A couple of years before the book’s release, Rose and good friend Mike Schmidt, who has long fought Rose’s reinstatement, met with MLB commissioner Bud Selig to discuss Rose’s ban. During this meeting, it is presumed that Rose confessed of gambling on baseball to Selig. Selig had also previously permitted Rose to be part of the All-Century Team celebration during Game 2 of the 1999 World Series. Now the celebration in Cincy.

Just last summer, more talk evolved about Rose possibly being reinstated by Selig. This would open the door to possible election to the Hall of Fame. The timing of this rumor was beyond unnerving. It was the time where baseball was to enshrine its newest members into the Hall of Fame. How could this issue even have been unearthed during this time of the season?

Some have opined or questioned if Selig is softening his stance on Rose. Pardon the pun here, but don’t bet on it. Those are extremely long odds. I’m not sure Vegas would even conjure up a line on that. Enough of the gambling bit.

To this day, Selig views Rose as partially responsible for then-commissioner Bart Giamatti’s death. The stress and strain of the investigation took its toll on Giamatti in Selig’s eyes. Selig is merely allowing Rose some of the recognition he deserves. The fans voted Rose to the All-Century Team, not Selig. The Cincinnati fans thirsted for a means to display their adoration for Rose, not Selig. View it as giving in to the fans, not Rose.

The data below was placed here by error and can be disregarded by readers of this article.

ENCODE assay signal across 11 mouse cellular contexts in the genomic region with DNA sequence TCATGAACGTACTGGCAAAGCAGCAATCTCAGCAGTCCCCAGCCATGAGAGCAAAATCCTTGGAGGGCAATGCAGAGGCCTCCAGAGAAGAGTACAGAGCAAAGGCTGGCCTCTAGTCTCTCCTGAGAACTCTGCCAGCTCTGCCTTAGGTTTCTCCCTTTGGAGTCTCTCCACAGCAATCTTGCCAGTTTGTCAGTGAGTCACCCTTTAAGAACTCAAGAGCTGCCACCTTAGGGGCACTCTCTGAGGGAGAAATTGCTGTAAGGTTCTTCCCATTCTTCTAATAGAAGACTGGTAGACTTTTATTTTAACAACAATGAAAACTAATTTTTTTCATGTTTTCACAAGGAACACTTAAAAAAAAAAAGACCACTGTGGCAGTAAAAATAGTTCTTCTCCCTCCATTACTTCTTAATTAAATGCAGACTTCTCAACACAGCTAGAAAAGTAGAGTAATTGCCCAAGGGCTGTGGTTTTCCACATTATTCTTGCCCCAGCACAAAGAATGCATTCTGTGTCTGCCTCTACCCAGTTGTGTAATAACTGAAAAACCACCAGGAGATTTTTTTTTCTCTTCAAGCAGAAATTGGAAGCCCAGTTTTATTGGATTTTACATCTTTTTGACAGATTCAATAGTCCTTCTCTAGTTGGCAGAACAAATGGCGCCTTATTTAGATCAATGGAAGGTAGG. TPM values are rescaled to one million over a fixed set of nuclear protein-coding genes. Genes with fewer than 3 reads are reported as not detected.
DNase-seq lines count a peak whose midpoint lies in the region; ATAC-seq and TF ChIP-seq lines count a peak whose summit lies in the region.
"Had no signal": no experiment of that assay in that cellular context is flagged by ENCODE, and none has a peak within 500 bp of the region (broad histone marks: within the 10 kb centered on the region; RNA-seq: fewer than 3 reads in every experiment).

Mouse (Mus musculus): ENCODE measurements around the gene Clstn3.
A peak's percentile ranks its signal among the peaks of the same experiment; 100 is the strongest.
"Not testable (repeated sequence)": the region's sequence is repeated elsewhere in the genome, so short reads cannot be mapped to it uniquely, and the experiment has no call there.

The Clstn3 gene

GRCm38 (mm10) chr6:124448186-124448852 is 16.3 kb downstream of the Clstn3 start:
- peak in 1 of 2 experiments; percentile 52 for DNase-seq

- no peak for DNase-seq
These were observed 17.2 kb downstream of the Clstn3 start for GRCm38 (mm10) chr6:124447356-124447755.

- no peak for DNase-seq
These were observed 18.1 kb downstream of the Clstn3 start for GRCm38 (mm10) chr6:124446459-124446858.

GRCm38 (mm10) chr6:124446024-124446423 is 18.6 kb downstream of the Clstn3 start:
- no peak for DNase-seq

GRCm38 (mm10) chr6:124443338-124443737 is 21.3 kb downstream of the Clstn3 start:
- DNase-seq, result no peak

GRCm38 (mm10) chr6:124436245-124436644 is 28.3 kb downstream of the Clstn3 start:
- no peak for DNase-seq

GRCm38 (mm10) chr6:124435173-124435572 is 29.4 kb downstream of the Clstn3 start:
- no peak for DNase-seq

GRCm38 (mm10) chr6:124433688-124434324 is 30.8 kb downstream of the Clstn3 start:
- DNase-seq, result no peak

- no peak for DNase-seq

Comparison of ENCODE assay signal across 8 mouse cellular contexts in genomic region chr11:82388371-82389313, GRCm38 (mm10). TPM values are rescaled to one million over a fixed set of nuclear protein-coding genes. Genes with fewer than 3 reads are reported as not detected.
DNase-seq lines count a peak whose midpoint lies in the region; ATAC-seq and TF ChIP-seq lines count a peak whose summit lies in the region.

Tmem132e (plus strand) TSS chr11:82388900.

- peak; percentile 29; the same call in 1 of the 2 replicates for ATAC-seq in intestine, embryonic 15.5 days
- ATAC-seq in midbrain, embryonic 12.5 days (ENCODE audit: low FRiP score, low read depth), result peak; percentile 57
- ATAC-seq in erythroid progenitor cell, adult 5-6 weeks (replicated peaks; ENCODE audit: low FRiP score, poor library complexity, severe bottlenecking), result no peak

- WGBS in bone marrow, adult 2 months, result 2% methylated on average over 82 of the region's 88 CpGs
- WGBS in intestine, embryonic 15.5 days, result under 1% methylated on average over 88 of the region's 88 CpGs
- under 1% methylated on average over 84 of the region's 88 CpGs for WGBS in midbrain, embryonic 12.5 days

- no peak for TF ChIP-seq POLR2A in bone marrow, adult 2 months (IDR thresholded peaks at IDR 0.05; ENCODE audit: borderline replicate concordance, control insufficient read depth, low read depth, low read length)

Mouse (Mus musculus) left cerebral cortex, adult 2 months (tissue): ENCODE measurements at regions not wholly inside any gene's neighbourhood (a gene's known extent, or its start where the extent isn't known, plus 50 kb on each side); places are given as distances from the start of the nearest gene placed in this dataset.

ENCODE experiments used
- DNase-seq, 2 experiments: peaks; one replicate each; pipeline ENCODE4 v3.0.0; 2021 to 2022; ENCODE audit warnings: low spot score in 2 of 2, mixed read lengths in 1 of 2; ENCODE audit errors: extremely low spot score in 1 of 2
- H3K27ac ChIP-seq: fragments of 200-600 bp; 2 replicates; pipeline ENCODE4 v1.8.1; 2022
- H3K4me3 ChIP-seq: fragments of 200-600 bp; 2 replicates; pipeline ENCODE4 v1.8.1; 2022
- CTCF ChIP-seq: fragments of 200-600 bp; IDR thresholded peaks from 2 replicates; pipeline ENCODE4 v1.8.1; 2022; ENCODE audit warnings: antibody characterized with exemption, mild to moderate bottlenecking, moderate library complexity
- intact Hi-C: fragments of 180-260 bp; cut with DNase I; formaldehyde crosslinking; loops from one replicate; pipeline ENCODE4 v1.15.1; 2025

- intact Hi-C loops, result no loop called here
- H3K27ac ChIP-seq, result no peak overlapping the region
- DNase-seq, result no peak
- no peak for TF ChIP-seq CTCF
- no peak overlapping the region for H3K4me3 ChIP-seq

After all the pomp and circumstance of the Rose lovefest festivities, I was watching Baseball Tonight on ESPN. John Kruk and Nomar Garciaparra stated they thought it was time baseball allowed Rose “back into the fold”, so to speak. They felt Rose could be one to counsel individuals about issues he has struggled with.

This is where I slammed on the brakes on my brain. The screeching sound almost deafening. I asked myself, aloud, a question.

How could baseball, in its right mind, consider one to counsel anyone on the evils of gambling when that person still does not have those demons conquered?

I ask this as a lifelong fan of the Reds. I ask this as a fan of Pete Rose. I ask this as a fan of baseball.

It does not take a Rhodes Scholar to surmise an answer here. You don’t. In all honesty, you simply can’t. Look at the evidence before you. It is known that Pete still loves to play the horses. His roast was at a casino of all places. That screams of a still lingering aspect of gambling entrenched in his life.

I know Rose is attempting to make amends for the years of his arrogance and countless denials. I get it. I applaud him for it. Everyone deserves a second chance. Toss any fitting cliche’ up into the air relating to this topic and I promise it will fit.

Don’t get me wrong here. I would love for Rose to receive his due and be permitted to work in baseball on some level. Managing would not be in the works, but in some capacity. Despite his guffaws and stumbles, those in the game do have an appreciation for him. They know how Rose was respected by his teammates and disliked by his opponents. That creates an edge. They know of the passion he displayed on the field. Not one person that ever watched Rose play could ever doubt “Charlie Hustle” and his love of the game. He displyed that vigor with every at-bat, every pitch.

As I said, I’m also a realist. I would love for Rose to receive his due and be placed in Cooperstown. I do not enjoy being pessimistic here, but that’s not something in which I’m going to hold my breath.